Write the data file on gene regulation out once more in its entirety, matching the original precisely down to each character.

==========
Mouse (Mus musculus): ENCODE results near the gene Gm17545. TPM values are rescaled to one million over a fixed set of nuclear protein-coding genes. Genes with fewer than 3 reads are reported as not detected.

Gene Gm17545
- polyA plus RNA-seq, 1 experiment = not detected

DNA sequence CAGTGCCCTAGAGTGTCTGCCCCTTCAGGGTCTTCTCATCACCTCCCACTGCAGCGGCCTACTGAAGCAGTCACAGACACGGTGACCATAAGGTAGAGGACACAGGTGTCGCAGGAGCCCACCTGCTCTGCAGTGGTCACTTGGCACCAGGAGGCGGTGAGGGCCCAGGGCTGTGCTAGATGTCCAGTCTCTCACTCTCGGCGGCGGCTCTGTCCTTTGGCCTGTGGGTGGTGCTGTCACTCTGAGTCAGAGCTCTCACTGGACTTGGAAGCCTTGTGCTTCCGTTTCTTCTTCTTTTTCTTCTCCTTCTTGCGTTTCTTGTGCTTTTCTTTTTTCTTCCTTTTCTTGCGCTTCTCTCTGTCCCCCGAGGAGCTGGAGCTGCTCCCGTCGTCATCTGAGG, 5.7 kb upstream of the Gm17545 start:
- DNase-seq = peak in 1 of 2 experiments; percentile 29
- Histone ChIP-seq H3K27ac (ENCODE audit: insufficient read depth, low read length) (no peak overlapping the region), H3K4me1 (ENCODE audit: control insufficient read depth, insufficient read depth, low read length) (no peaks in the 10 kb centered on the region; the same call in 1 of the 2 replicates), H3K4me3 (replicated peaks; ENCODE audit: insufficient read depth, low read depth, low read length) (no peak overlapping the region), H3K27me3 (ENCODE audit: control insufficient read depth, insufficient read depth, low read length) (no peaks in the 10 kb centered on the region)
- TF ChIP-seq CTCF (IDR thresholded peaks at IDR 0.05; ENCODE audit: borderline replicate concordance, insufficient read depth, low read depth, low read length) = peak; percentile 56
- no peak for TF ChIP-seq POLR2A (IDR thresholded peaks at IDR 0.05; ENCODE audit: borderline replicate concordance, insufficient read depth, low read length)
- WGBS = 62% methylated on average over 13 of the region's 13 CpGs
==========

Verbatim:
Mouse (Mus musculus): ENCODE results near the gene Gm17545. TPM values are rescaled to one million over a fixed set of nuclear protein-coding genes. Genes with fewer than 3 reads are reported as not detected.

Gene Gm17545
- polyA plus RNA-seq, 1 experiment = not detected

DNA sequence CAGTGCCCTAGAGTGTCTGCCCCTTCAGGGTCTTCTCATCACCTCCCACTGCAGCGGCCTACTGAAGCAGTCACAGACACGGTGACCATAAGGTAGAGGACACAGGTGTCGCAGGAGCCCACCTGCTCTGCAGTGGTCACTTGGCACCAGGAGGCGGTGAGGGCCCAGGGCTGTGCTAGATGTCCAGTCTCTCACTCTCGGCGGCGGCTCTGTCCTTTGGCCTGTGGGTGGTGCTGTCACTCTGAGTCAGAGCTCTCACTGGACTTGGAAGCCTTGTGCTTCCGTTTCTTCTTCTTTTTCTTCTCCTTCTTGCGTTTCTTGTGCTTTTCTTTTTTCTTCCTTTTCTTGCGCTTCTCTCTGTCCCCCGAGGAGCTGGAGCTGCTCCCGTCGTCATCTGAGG, 5.7 kb upstream of the Gm17545 start:
- DNase-seq = peak in 1 of 2 experiments; percentile 29
- Histone ChIP-seq H3K27ac (ENCODE audit: insufficient read depth, low read length) (no peak overlapping the region), H3K4me1 (ENCODE audit: control insufficient read depth, insufficient read depth, low read length) (no peaks in the 10 kb centered on the region; the same call in 1 of the 2 replicates), H3K4me3 (replicated peaks; ENCODE audit: insufficient read depth, low read depth, low read length) (no peak overlapping the region), H3K27me3 (ENCODE audit: control insufficient read depth, insufficient read depth, low read length) (no peaks in the 10 kb centered on the region)
- TF ChIP-seq CTCF (IDR thresholded peaks at IDR 0.05; ENCODE audit: borderline replicate concordance, insufficient read depth, low read depth, low read length) = peak; percentile 56
- no peak for TF ChIP-seq POLR2A (IDR thresholded peaks at IDR 0.05; ENCODE audit: borderline replicate concordance, insufficient read depth, low read length)
- WGBS = 62% methylated on average over 13 of the region's 13 CpGs